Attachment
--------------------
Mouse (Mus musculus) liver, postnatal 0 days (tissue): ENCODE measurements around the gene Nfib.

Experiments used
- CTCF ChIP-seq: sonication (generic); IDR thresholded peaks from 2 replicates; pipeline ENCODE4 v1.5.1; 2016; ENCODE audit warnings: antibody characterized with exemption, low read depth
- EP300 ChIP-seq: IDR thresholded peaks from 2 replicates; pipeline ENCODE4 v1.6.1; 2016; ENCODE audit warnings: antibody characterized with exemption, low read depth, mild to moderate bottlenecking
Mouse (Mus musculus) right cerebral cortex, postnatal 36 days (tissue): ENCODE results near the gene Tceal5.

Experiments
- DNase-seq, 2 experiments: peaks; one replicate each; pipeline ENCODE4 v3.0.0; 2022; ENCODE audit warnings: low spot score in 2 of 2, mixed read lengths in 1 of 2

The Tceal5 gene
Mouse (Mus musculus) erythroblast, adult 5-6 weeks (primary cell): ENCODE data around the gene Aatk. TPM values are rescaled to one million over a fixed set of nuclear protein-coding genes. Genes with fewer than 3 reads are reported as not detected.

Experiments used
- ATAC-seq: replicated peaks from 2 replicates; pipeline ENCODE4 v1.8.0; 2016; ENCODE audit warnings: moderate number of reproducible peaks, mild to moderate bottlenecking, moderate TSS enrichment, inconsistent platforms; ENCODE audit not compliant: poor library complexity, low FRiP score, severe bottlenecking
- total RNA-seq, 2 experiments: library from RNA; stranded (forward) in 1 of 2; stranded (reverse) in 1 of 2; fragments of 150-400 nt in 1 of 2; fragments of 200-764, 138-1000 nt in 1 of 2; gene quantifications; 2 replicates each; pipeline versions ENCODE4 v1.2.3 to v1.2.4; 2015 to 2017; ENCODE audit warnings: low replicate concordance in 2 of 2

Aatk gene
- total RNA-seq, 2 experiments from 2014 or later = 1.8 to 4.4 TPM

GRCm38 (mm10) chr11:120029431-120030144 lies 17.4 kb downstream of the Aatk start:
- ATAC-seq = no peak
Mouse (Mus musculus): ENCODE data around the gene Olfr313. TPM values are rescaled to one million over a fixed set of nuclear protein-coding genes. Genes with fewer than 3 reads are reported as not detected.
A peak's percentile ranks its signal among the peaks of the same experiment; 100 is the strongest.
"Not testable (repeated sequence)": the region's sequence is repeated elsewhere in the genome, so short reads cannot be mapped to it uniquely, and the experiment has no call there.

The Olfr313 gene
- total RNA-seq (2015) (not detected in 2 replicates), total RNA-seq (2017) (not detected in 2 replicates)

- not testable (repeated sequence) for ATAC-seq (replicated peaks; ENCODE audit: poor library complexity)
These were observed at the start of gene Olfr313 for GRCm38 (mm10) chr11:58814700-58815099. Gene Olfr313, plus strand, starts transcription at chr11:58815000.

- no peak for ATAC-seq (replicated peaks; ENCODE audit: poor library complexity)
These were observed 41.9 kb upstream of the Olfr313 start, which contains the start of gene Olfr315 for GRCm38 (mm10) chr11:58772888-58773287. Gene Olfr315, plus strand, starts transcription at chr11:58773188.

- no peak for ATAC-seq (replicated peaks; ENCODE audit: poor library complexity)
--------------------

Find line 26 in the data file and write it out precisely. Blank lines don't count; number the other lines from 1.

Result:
- no peak for ATAC-seq (replicated peaks; ENCODE audit: poor library complexity)